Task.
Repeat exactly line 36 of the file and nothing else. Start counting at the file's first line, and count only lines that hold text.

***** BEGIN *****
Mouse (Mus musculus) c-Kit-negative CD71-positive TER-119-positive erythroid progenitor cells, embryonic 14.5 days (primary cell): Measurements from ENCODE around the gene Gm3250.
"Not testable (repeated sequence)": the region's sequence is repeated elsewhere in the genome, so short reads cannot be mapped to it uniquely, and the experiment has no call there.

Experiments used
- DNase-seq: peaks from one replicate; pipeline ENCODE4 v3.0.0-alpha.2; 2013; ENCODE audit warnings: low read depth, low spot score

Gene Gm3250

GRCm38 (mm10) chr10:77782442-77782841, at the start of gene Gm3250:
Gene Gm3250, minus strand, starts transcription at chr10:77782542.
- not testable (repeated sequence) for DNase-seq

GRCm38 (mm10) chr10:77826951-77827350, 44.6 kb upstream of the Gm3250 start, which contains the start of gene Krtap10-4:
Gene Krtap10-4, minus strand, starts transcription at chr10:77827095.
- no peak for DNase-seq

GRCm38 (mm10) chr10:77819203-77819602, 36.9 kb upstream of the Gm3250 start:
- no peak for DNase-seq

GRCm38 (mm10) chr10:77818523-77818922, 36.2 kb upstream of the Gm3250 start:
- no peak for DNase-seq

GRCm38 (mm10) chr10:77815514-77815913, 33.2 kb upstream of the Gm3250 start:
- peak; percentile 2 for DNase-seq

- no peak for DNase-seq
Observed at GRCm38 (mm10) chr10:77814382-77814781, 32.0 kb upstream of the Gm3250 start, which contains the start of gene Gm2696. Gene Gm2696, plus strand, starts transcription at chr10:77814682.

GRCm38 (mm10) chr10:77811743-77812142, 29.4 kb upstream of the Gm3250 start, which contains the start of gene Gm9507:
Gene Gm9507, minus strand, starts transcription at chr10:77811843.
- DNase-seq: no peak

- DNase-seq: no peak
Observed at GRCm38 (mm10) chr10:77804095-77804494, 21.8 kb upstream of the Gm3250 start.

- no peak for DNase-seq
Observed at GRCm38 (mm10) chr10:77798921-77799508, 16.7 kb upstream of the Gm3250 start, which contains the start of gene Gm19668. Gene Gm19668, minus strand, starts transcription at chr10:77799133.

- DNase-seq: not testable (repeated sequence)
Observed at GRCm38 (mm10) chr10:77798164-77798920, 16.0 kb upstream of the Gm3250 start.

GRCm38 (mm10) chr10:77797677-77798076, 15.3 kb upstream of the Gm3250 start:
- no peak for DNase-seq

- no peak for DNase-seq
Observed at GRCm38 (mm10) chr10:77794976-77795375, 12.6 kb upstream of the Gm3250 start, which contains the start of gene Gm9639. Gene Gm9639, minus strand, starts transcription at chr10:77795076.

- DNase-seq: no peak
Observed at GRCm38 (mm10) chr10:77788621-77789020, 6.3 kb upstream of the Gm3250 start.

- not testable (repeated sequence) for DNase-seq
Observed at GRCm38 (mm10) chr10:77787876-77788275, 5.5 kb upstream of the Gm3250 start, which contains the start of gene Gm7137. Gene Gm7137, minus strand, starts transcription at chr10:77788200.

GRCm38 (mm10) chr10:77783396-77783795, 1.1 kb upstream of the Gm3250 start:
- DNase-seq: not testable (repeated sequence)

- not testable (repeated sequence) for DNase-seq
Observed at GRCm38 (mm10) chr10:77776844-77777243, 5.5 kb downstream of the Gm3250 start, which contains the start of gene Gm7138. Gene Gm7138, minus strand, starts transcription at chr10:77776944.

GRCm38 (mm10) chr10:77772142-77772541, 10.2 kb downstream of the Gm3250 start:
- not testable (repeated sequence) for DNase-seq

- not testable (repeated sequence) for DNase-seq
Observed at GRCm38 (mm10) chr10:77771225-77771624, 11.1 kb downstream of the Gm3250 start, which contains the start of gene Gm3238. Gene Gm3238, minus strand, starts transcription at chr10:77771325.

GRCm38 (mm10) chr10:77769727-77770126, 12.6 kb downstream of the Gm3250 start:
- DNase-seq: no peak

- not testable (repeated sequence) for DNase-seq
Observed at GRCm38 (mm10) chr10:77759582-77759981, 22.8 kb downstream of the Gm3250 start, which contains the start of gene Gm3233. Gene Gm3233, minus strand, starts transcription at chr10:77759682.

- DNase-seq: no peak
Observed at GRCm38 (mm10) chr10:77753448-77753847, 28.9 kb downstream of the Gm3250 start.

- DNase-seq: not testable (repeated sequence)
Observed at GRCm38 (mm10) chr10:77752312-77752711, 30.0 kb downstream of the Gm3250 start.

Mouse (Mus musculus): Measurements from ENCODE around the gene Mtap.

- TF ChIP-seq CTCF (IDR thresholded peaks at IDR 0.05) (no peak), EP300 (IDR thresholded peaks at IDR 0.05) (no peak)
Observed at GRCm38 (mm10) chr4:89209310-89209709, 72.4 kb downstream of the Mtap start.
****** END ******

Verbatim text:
Observed at GRCm38 (mm10) chr10:77787876-77788275, 5.5 kb upstream of the Gm3250 start, which contains the start of gene Gm7137. Gene Gm7137, minus strand, starts transcription at chr10:77788200.